Then there is Kimberlynn, who penned an apology laden with so many excuses and justifications that I could not find the “We apologize” if it would have saved my life. In this apology, she says: “This person made a grave mistake and I, along with all the other individuals in our organizing, am deeply hurt and enraged by her mistake. We are sorry that it happened. Yes, it stung. Yes, it’s triggering and disappointing and upsetting. But it is also an opportunity to show her, as well as other people who may be in a position to commit the same mistake one day, that this is simply unacceptable.” (link)
After having Suzy tell everyone who would listen to stop talking, stop complaining, and stop “making enemies”, we are treated to Kimberlynn telling us, “We know it’s disappointing, BUT…” I bolded everything before the word but to illustrate exactly what was negated by the word “But.” Simply put, and there is a consensus on this, the “apology” wasn’t an apology, it was another way to shut Black Women of Color down in voicing their ire.
If you really wanted to apologize, it would have been something in the vein of, “We’re truly sorry this happened at our walk and we promise that from now on, we will do everything in our power to make sure SWNYC activities are safe for Black Women.” There was no need for a page and a half of rhetoric and excuses. There was no need for Suzy to try and shut us down because we “don’t know shit.” There was no need for the arguments. There was no need for your facebook moderator to try and shut down all commenting on your page. It seems everywhere Black Women turn with SWNYC, we are blocked. We cannot blog, because Suzy will come after us. We cannot comment because your moderator will delete comments or close the page from any and all comments. We cannot even feel safe, because Kimberlynn wants us to know “no space is truly safe.”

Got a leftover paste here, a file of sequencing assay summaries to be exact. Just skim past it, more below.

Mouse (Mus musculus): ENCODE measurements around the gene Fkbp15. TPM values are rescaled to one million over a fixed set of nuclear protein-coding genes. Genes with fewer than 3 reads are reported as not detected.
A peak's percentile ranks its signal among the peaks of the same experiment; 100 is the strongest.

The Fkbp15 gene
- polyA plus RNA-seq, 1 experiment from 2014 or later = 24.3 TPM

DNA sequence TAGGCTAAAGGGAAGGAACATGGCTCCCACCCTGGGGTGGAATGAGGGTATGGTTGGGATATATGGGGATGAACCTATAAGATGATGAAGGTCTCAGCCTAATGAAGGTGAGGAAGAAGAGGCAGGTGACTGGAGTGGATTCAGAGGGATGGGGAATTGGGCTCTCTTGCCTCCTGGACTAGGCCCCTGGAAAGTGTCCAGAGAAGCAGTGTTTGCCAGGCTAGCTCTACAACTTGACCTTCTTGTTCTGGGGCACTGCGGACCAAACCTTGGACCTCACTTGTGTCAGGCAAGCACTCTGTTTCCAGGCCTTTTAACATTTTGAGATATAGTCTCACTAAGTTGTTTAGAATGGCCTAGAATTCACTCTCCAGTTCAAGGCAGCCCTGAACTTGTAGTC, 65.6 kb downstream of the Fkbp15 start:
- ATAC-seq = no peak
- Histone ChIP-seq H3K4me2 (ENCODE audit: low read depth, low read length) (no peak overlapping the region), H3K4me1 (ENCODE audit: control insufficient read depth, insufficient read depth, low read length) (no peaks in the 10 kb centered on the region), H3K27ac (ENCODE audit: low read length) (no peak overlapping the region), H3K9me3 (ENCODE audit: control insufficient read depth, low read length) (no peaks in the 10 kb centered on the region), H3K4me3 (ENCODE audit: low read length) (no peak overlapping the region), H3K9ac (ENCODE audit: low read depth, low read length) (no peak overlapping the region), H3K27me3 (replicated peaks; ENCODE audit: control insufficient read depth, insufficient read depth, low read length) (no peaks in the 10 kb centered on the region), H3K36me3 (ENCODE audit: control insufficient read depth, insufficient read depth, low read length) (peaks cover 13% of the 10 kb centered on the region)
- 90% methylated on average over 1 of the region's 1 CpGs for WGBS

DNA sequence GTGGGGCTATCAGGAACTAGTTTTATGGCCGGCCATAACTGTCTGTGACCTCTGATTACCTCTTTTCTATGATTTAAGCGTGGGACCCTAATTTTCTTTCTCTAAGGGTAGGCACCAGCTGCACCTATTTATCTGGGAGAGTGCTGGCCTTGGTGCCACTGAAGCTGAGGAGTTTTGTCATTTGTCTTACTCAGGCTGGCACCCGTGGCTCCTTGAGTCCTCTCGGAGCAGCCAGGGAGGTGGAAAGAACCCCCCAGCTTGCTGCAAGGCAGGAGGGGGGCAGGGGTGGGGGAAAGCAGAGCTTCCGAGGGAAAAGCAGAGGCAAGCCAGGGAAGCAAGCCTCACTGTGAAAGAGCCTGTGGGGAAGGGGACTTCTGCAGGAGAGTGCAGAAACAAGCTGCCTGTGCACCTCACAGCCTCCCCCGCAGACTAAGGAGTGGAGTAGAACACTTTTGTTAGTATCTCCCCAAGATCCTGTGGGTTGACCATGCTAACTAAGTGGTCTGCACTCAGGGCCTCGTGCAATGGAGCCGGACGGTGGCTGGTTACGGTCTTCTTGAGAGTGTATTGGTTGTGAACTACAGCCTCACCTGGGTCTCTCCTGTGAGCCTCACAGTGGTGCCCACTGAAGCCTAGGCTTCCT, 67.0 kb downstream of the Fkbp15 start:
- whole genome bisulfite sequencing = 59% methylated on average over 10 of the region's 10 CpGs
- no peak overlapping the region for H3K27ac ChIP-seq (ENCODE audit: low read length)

In all of that, I ask you, how do you then tell us SWNYC even wants us there? It is obvious from the examples I’ve given that you do not care about our safety or about checking your privilege. It is obvious that your notion of freedom only includes non-black women and non-black WoC. I myself have wondered many times, in New York, New York, with the many Black Female activists who are there, how you organized a 4,000 attendee rally and not a single speaker was a black woman. Many WoC (both Black and non-) have said SWNYC is not a place for WoC (because: the word “slut” isn’t one we often hear in reference to us, the significance of the oversexualization of WoC in American/Western culture, and because of the reaction from SWNYC leadership to the sign and the reaction to the sign from WoC). But for me personally, my largest issue with SWNYC is your reaction to the backlash from this sign.
No, 50 people could not supervise 4,000 attendees, but it was your responsibility to provide adequate supervision/personnel to keep everyone safe. No, there is no “truly safe space” in this life, but this isn’t about life, it’s about SWNYC and it was your responsibility to make THAT a truly safe space.You made it truly safe for every other person who attended - has there been backlash about any other activity, sign, interaction, or sub-event at SWNYC? not a substantial one, if one at all. So why, when thinking about how to make it safe for everyone, could you not have provided a safe space for Black Women as well? Lastly, instead of blaming us, shutting us down, erasing us, yelling at us, belittling us, and having non-black PoC speak for us, why couldn’t you have just said, “This was REALLY fucked up and WE APOLOGIZE that it happened at our rally”?
I do not support SWNYC. I will not support SWNYC. I will not ever feel safe enough to do so - and I can imagine many black women feel exactly the same way.
Please feel free to share this at your meeting.
Peech E. Keen